From the Pastor: Pray The Holy Rosary In Latin
About a year ago I was contacted via email by a young couple who were starting an online ministry of prayer, focusing solely on praying a daily Rosary in Latin. They asked if I would promote it. Well, sorry to say, I had a lot of other things to do at the time which seemed a bit more important, as we were just coming back from the Bishop’s mandatory covid lockout. I checked out their website and don’t remember much of anything about it. Like so many good things, it seemed to me like a great idea that would soon pass into oblivion. I mentioned it at Mass but didn’t give it much more thought. I never knew if anyone had ever gone online to join them. Then, just a couple of months ago, the couple emailed me again. Monday-Saturday nights they pray the Rosary in Latin at 9:30 pm and invite everyone to join them in this beautiful and powerful prayer. Since they are still active after a full year, the least I can do is promote it with a little bit more enthusiasm! Their website is now filled with (as I write this) 231 videos of the Rosary being prayed in Latin. They put forth a specific intention for each night’s prayer (they pray it Mon-Sat at 9:30 pm our time) and the intention for #231 was For the Jesuit Order, a great intention, indeed! The one prior to that was For Those Suffering From TV Addiction, another fantastic intention! The videos, by the way, are not of the couple or of any of those joining in. They simply give you the written words to the prayers so that, should you need the extra help, you can read along with the prayers as you learn to memorize them. Other pages of their website explain such things as their own permanent intentions as they offer up the Rosary (and they encourage you to have your own intentions, too), four reasons for praying in Latin (1. Latin is a beautiful part of Catholic Tradition. It is the official language of the Holy See and considered sacred by the Church; 2. Praying in Latin is a means of uniting Roman Catholics around the world; 3. Praying in Latin makes us better meditate on the sacred mysteries; 4. Hell abhors it.), why we pray for the Pope’s intentions and what they are officially supposed to be (a very helpful bit of information), the 15 promises that were transmitted to Saint Dominic and Blessed Alan de La Roche and compiled from their works, the reason they only pray the 3 original mysteries and leave off the optional set proposed by Pope John Paul II, and more. I give below a quote from one page, titled About Us, that I found quite worth reading.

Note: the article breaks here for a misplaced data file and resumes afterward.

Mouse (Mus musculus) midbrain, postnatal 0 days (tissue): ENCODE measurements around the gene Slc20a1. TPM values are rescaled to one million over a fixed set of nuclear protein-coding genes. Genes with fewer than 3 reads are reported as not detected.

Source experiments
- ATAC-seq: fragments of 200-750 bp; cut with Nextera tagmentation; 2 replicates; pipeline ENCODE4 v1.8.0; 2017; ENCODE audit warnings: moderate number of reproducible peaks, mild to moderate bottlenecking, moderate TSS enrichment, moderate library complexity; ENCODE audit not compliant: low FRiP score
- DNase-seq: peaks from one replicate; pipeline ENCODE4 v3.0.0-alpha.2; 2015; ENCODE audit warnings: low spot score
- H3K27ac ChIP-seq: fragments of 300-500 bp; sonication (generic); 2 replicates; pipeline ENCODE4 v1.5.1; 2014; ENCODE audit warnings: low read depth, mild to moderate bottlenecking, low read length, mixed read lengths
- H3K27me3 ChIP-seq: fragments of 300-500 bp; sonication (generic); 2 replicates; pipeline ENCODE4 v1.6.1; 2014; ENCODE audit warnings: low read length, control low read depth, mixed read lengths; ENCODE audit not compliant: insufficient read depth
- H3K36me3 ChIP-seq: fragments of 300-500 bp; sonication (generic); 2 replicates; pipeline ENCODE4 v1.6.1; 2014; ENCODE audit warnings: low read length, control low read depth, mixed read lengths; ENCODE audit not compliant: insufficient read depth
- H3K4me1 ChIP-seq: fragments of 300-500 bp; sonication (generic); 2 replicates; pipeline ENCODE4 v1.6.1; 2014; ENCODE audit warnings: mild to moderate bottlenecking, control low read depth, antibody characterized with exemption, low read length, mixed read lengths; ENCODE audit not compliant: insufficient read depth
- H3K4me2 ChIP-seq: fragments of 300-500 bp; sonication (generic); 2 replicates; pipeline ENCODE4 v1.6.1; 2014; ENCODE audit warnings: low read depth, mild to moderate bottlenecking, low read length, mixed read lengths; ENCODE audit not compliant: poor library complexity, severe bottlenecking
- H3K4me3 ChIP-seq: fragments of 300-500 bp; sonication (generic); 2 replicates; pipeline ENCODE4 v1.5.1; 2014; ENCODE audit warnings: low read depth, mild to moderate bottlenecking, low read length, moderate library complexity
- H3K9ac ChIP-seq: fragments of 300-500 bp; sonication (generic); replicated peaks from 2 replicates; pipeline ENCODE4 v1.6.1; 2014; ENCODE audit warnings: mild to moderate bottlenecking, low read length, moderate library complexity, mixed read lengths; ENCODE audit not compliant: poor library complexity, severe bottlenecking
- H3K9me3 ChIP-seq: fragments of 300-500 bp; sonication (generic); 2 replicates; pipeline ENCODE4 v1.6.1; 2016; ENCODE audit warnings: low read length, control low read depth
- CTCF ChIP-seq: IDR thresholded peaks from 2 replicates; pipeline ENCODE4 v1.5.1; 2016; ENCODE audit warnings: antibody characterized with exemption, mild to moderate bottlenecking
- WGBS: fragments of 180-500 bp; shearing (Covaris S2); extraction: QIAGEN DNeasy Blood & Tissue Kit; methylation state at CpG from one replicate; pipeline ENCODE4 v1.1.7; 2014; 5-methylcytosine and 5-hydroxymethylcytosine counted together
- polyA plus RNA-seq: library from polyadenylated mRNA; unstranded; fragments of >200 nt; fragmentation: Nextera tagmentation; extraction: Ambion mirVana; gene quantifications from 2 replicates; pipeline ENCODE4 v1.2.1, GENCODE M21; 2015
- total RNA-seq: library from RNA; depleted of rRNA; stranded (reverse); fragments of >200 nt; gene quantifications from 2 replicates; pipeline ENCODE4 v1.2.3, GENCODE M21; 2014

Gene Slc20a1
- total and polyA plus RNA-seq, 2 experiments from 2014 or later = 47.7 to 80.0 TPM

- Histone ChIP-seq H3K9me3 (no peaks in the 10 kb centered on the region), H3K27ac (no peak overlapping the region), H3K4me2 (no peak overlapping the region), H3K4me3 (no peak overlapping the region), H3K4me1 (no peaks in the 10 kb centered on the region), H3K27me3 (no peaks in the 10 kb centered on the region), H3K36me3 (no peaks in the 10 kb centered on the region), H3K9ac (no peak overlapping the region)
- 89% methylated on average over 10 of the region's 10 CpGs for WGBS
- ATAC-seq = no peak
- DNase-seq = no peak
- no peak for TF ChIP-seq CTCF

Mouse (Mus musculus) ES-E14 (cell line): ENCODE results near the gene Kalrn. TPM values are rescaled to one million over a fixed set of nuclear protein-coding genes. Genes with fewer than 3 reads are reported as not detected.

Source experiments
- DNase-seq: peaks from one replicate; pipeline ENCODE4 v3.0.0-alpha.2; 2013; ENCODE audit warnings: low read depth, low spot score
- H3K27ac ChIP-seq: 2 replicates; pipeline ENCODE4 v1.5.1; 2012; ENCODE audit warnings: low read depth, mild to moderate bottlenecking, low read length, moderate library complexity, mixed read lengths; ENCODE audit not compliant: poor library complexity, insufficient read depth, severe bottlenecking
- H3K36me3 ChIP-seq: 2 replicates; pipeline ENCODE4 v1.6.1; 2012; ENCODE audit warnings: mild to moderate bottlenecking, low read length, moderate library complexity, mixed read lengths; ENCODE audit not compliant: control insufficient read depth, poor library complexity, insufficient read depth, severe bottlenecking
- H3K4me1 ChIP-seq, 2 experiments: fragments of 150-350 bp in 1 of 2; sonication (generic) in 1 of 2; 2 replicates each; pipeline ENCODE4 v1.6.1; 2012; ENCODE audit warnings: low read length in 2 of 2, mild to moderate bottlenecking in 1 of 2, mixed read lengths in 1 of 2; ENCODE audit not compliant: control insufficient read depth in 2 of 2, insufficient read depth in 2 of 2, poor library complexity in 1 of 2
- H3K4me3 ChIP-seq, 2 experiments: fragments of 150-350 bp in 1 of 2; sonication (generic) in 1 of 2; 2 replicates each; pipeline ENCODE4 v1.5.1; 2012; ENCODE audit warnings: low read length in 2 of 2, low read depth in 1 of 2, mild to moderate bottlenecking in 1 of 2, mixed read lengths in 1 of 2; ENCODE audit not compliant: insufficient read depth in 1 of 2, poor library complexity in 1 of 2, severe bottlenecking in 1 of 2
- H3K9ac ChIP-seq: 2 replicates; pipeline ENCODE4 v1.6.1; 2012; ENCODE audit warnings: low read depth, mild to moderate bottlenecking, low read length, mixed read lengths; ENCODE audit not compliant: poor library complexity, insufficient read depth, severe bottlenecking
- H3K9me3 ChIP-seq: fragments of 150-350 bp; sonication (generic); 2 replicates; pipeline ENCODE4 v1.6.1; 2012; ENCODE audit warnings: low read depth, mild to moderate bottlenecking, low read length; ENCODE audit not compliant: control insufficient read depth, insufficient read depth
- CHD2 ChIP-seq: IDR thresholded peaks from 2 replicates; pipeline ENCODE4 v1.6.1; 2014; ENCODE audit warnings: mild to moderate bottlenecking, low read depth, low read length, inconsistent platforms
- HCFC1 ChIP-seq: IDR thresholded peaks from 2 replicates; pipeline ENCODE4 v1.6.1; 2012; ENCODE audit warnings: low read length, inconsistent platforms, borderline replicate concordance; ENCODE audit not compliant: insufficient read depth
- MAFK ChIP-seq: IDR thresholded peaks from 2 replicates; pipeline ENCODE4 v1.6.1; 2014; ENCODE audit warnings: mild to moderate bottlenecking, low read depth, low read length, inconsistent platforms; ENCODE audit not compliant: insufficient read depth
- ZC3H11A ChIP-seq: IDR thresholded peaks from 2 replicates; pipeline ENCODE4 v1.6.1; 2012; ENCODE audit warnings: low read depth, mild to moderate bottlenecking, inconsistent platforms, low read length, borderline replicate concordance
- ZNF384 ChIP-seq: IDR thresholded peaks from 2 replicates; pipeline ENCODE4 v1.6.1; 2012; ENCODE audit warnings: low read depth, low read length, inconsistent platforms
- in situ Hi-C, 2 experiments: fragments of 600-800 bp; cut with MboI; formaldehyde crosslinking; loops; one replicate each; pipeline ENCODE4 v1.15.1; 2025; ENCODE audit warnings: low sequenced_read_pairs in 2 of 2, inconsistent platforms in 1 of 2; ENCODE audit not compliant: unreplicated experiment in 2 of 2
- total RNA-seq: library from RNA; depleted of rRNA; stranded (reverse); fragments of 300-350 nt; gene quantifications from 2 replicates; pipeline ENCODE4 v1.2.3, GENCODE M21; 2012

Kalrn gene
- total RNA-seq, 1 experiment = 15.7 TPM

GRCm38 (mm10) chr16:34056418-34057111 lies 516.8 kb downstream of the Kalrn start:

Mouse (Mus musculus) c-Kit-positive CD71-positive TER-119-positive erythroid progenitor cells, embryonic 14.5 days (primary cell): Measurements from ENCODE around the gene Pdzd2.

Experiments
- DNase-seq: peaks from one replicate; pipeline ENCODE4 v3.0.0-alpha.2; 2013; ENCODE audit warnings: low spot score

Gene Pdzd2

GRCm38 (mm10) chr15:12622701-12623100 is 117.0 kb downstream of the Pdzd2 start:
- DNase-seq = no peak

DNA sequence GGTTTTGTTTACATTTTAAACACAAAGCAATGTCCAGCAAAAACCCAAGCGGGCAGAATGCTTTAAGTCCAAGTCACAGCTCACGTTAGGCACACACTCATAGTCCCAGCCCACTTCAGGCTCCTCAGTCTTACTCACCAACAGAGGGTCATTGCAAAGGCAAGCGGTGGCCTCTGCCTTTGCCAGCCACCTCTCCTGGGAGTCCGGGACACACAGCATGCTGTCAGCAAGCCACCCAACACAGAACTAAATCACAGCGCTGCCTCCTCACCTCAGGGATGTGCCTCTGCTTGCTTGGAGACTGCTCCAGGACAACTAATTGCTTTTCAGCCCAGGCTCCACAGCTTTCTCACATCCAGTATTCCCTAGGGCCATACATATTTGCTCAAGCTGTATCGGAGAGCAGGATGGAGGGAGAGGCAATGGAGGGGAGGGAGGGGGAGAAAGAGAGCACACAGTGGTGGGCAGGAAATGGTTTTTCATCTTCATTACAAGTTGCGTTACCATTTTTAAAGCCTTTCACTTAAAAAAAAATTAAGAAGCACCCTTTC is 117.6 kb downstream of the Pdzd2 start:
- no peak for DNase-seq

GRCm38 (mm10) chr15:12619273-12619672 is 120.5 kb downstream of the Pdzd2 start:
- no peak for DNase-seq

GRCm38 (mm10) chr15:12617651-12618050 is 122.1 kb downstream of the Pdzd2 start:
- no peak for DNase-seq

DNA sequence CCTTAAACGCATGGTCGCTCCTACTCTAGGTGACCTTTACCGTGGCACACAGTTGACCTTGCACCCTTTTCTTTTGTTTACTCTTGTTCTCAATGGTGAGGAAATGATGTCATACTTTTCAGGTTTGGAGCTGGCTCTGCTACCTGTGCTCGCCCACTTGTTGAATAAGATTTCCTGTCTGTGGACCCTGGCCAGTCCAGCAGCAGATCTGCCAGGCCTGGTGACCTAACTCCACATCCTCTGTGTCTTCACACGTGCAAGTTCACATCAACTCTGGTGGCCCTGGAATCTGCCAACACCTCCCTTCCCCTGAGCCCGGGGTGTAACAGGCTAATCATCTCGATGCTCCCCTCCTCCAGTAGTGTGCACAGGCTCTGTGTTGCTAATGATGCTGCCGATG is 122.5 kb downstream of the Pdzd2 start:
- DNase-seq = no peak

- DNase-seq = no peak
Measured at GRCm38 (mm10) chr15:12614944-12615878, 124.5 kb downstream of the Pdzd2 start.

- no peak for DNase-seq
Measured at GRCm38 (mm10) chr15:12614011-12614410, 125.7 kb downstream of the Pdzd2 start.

We are a Roman Catholic Prayer Apostolate. Fideles Armati means The Armed Faithful in Latin and we want to equip you with the weapon to fight against the powers of darkness: the Holy Rosary. We pray, firstly, to adore God, expressing to Him our love and loyalty. Secondly, we pray to thank God for His favors. We also pray to obtain from God the pardon of our sins and the remission of their punishment. Finally, we pray to ask for graces for ourselves and others. By praying the Rosary LIVE with us, the prayer of each one belongs to the whole group and make all together but one prayer, so that if one person is not praying well, someone else in the same gathering who is praying better makes up for his deficiency. In the same way, those who are strong uphold the weak, those who are fervent inspire the lukewarm, the rich enrich the poor, the bad are merged with the good.
One who says his Rosary alone only gains the merit of one Rosary; but if he says it with thirty other people, he gains the merit of thirty Rosaries. This is the law of public prayer. How profitable, how advantageous this is! --Saint Louis de Montfort, Doctor of the Church (The Secret of the Rosary)
So there you have it. The website is https://fidelesarmati.wordpress.com/ and once you get there the rest is up to you! I asked for some of their business cards and they generously sent me a stack which I have placed on the table in the back of the church. Please feel free to click the above link if you are reading this online or take one of their cards if you are reading this to keep yourself awake during my sermon.
And, lest I forget as I write about our Blessed Mother and the spiritual bouquet of roses we shower her with as we pray the Rosary, today is Father’s Day in the secular world. Wikipedia brings up this little unexpected gem showing how the Catholic Church beat the secular world to the punch with this holiday. Father's Day is a holiday of honouring fatherhood and paternal bonds, as well as the influence of fathers in society. In Catholic countries of Europe, it has been celebrated on 19 March as Saint Joseph's Day since the Middle Ages. In the United States, Father's Day was founded by Sonora Smart Dodd, and celebrated on the third Sunday of June for the first time in 1910. Yes, Fathers have always been important to Catholics! Happy Father’s Day!
With prayers for your holiness,
Rev. Fr. Edwin Palka